Capping ancillary fees may not be as good as it sounds because this proposal comes at no cost to the government and puts more burden on cash-strapped universities, says Concordia Student Union President Angelica Novoa.
“I think it’s a step in the right direction that the government recognizes the problem of ancillary fees which are a backdoor way to get fees from students,” she said, but stressed that “it doesn’t solve the problem that universities don’t have enough funding for their operations [in general].”
According to Chris Mota, director of media relations at Concordia, ancillary fees at Concordia are amongst the highest in the province. If subject to the new regulation proposed by the Ministry of Education, the administration can only increase the fee by $15 a year without student consent. Any higher amount must gain the approval of students through a referendum, general assembly or some other voting process.
According to its budget and statement of operations, Concordia is $415 million in debt as of 2007. Its debt had risen from $121 million in 2001 due to the construction of two new towers at the downtown campus: the EV and JMSB buildings.
Roughly 50 per cent of Concordia’s tuition fees go towards paying interest for the bond-loans.
The proposal needs the final approval by the Ministry’s consultative committee on financial accessibility for education. If approved, the regulations will take effect by April 30 and are effective for three years.
Novoa warned that the cap could starve universities from funding, and if fundraising is not enough, they could try to compensate by pressuring the government for another tuition hike.
“Where else are you going to get this money from? The main issue is that the government is unwilling to spend any more money on post-secondary education.”
She said that ideally, combined with more provincial spending on post-secondary education, ancillary fees should be abolished altogether and the fees which universities collect from students such as the administration fee, the recreation and athletics fee and the technology infrastructure fee, among others, should be rolled into tuition so it would be subject to strict government regulation.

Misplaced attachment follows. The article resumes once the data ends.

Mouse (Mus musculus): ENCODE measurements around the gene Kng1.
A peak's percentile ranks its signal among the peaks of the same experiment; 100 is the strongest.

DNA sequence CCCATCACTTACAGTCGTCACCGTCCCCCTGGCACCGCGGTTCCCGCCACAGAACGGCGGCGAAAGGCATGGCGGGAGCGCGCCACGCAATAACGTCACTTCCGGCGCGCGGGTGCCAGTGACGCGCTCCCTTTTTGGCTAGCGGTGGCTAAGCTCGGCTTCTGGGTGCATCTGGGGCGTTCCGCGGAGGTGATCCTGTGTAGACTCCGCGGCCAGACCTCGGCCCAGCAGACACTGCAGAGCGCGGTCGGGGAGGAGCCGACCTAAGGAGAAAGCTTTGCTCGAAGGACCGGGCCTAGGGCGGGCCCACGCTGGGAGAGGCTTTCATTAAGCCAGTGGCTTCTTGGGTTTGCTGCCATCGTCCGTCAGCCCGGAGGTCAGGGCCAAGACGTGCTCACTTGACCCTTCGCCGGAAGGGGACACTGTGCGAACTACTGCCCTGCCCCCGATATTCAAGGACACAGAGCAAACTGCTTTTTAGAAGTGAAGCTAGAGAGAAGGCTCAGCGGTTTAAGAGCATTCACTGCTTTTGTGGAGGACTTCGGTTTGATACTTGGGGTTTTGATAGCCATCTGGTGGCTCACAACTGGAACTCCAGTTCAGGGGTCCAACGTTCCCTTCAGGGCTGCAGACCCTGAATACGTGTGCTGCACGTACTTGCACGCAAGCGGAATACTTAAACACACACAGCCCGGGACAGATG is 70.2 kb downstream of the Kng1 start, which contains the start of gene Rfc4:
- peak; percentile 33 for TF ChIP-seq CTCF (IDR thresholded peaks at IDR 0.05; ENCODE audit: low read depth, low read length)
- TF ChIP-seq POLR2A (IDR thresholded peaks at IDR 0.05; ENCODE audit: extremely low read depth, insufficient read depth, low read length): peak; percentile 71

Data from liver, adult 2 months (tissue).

She said that this would eliminate the “backdoor” method of collecting student fees.
However, student association and clubs’ fees would be kept separate, she said. They are approved by student referendums.
“Most students don’t know the difference between ancillary fees and tuition fees. When they see their bill, they just pay it,” she said,
According to information released by Concordia’s Financial Office to Mota, there are currently no plans to raise ancillary fees for the 2008-2009 academic year.
“At this point, there is no direct effect. We’ll have to see what the effect will be in years ahead.”
According to Jean-Pascal Bernier, press attaché for the Minister of Education, the goal of the proposal is to equalize ancillary fees between universities and to involve students on decisions.
“Ancillary fees are very different from one university to another – with a gap of $1,000 from the lowest to the highest,” Bernier said. “That’s one of the main reasons the government made this change.”
The proposal creates three different brackets for universities. Schools who charge less than $550 each year may only increase $50 a year without student consultation, $25 for those who charge between $550 to $699 and $15 for schools who charge $700 or more.
According to estimates by student lobby group the Féderation étudiante universitaire du Québec (FEUQ), ancillary fees have risen on average by 300 per cent to $476 since the 1994 freeze on tuition in the province.
– With files from Kelly Ebbels
The McGill Daily